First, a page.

Two Wrongs

(don't make a right)

Connecting to KTH Eduroam on Debian Stretch

by ~kqr

Update: It turns out network manager can deal with WPA2 Professional security just fine. It's only the nmtui controlling program which hasn't yet learned to create such profiles. I managed to start the graphical nm-applet interface (and made it visible with stalonetray, so the command sequence was stalonetray & ; nm-applet), I created an Eduroam profile in it which means that in the future

  1. Network Manager will be able to automatically connect when I get close to an Eduroam access point, and
  2. I can manually control when I want to connect to Eduroam through nmtui, now that the profile is already created by nm-applet.

Original post below.

So after some blood, sweat and tears (well, mostly the latter) I managed to connect to the Eduroam wifi network as a student of the Royal Institute of Technology in Sweden.

Doing that shouldn't be hard, but it appears the "Network Manager" service I otherwise use to connect to wifi networks with (through the nmtui program) doesn't know how to handle WPA2 Professional security. So I had to go around the network manager, which is a bit of a hassle.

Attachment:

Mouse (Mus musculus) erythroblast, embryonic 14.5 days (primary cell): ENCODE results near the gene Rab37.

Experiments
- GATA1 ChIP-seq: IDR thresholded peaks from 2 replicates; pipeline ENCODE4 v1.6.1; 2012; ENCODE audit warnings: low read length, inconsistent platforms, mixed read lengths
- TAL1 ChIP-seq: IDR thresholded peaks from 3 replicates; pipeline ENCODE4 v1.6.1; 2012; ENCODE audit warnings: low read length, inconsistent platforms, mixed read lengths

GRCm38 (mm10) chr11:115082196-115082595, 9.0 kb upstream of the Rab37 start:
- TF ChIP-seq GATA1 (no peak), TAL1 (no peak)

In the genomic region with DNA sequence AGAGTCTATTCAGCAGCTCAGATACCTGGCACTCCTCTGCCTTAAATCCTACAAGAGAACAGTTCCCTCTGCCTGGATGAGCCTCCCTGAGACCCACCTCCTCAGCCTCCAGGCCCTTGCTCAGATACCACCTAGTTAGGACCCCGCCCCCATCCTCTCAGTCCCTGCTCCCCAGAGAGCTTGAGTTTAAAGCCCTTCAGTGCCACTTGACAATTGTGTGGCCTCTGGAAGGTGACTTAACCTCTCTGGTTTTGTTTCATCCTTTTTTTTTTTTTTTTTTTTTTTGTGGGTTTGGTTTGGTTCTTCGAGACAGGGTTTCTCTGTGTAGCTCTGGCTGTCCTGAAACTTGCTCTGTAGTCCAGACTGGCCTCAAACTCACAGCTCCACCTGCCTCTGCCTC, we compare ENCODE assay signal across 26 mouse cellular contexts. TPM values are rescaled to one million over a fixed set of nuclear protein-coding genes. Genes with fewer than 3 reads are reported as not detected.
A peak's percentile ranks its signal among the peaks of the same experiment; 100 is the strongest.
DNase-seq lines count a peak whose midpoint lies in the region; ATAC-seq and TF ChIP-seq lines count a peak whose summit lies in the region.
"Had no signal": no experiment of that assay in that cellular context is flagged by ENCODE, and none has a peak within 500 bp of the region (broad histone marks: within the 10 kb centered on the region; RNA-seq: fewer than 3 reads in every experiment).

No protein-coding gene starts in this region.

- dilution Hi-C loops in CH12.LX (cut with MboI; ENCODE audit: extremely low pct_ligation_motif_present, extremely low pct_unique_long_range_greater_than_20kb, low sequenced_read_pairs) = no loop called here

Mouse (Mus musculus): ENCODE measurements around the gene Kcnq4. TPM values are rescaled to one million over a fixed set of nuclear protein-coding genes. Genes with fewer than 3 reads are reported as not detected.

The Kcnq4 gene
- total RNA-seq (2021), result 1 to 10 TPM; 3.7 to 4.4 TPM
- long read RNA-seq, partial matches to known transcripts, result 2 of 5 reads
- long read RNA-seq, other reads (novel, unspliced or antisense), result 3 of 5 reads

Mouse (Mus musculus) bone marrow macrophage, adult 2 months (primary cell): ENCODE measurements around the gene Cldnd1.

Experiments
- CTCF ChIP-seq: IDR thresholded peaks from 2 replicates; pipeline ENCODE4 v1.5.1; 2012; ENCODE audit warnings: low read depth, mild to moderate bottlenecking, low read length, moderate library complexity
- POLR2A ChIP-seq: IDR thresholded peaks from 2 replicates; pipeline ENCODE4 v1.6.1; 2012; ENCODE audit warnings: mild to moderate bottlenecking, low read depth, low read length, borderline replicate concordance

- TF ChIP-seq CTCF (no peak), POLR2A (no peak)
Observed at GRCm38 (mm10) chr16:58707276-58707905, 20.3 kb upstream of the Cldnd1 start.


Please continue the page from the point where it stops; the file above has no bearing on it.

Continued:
I have no idea what kind of black voodoo magic is involved, actually, but these are the steps I took, for any other cargo culters out there:

  1. I created a /etc/wpa_supplicant/wpa_supplicant.conf file, and filled it with the following content.

            password="NETWORK SECRET"

    Don't ask me what any of it does. It's been loosely copied and pasted from different examples on the web.

  2. I then turned off the network manager entirely, so it wouldn't interfere with our connection attempts: sudo systemctl stop NetworkManager.service.

  3. After this, I started up wpa_supplicant, which is somehow involved in establishing connections to wifi networks. sudo wpa_supplicant -B -c /etc/wpa_supplicant/wpa_supplicant.conf -i wlan0.

  4. As a final step, which I don't know whether or not it's necessary, I ask dhclient to give me an IP address on that interface as well: sudo dhclient wlan0.

Well, that worked once, anyway. I'll keep it here and modify the article if I notice it isn't the full picture. To disconnect, just do the above in reverse, i.e. killall dhclient wpa_supplicant and start network manager again.

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